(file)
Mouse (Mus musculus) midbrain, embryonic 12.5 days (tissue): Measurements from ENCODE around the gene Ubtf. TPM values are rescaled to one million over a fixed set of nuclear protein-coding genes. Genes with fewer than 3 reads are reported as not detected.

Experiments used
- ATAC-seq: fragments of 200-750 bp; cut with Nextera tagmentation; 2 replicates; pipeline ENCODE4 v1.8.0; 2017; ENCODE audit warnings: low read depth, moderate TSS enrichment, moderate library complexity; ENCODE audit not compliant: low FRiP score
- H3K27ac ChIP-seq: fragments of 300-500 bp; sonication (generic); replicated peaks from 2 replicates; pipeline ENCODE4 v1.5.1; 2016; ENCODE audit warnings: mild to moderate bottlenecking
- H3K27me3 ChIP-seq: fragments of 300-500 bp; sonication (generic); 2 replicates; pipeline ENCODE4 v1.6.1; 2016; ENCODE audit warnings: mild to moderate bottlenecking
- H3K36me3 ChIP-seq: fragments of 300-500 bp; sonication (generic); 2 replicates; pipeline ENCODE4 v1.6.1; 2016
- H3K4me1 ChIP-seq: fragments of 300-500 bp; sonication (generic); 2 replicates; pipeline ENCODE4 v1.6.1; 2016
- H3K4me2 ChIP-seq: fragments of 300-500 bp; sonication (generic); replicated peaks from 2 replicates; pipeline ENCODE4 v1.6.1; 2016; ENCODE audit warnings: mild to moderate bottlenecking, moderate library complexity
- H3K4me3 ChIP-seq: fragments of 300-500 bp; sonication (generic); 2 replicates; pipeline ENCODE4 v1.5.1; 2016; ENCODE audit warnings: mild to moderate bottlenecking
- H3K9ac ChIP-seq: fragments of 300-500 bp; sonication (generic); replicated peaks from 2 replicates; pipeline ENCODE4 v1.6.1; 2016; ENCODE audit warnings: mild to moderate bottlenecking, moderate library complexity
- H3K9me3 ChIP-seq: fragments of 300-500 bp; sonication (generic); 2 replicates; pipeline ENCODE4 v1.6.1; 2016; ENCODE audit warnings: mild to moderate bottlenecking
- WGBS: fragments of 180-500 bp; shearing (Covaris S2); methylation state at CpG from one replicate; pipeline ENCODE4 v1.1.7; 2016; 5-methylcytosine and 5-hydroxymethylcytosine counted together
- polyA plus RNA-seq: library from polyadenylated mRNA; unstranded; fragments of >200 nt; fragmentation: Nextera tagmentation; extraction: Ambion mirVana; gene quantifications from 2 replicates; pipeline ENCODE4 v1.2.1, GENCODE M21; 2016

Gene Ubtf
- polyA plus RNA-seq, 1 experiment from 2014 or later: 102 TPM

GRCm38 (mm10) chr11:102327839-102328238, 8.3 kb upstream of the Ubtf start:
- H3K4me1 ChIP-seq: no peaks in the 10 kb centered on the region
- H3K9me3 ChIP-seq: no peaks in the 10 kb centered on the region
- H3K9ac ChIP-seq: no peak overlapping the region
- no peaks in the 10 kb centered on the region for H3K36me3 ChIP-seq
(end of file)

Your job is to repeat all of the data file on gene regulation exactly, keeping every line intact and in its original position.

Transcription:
Mouse (Mus musculus) midbrain, embryonic 12.5 days (tissue): Measurements from ENCODE around the gene Ubtf. TPM values are rescaled to one million over a fixed set of nuclear protein-coding genes. Genes with fewer than 3 reads are reported as not detected.

Experiments used
- ATAC-seq: fragments of 200-750 bp; cut with Nextera tagmentation; 2 replicates; pipeline ENCODE4 v1.8.0; 2017; ENCODE audit warnings: low read depth, moderate TSS enrichment, moderate library complexity; ENCODE audit not compliant: low FRiP score
- H3K27ac ChIP-seq: fragments of 300-500 bp; sonication (generic); replicated peaks from 2 replicates; pipeline ENCODE4 v1.5.1; 2016; ENCODE audit warnings: mild to moderate bottlenecking
- H3K27me3 ChIP-seq: fragments of 300-500 bp; sonication (generic); 2 replicates; pipeline ENCODE4 v1.6.1; 2016; ENCODE audit warnings: mild to moderate bottlenecking
- H3K36me3 ChIP-seq: fragments of 300-500 bp; sonication (generic); 2 replicates; pipeline ENCODE4 v1.6.1; 2016
- H3K4me1 ChIP-seq: fragments of 300-500 bp; sonication (generic); 2 replicates; pipeline ENCODE4 v1.6.1; 2016
- H3K4me2 ChIP-seq: fragments of 300-500 bp; sonication (generic); replicated peaks from 2 replicates; pipeline ENCODE4 v1.6.1; 2016; ENCODE audit warnings: mild to moderate bottlenecking, moderate library complexity
- H3K4me3 ChIP-seq: fragments of 300-500 bp; sonication (generic); 2 replicates; pipeline ENCODE4 v1.5.1; 2016; ENCODE audit warnings: mild to moderate bottlenecking
- H3K9ac ChIP-seq: fragments of 300-500 bp; sonication (generic); replicated peaks from 2 replicates; pipeline ENCODE4 v1.6.1; 2016; ENCODE audit warnings: mild to moderate bottlenecking, moderate library complexity
- H3K9me3 ChIP-seq: fragments of 300-500 bp; sonication (generic); 2 replicates; pipeline ENCODE4 v1.6.1; 2016; ENCODE audit warnings: mild to moderate bottlenecking
- WGBS: fragments of 180-500 bp; shearing (Covaris S2); methylation state at CpG from one replicate; pipeline ENCODE4 v1.1.7; 2016; 5-methylcytosine and 5-hydroxymethylcytosine counted together
- polyA plus RNA-seq: library from polyadenylated mRNA; unstranded; fragments of >200 nt; fragmentation: Nextera tagmentation; extraction: Ambion mirVana; gene quantifications from 2 replicates; pipeline ENCODE4 v1.2.1, GENCODE M21; 2016

Gene Ubtf
- polyA plus RNA-seq, 1 experiment from 2014 or later: 102 TPM

GRCm38 (mm10) chr11:102327839-102328238, 8.3 kb upstream of the Ubtf start:
- H3K4me1 ChIP-seq: no peaks in the 10 kb centered on the region
- H3K9me3 ChIP-seq: no peaks in the 10 kb centered on the region
- H3K9ac ChIP-seq: no peak overlapping the region
- no peaks in the 10 kb centered on the region for H3K36me3 ChIP-seq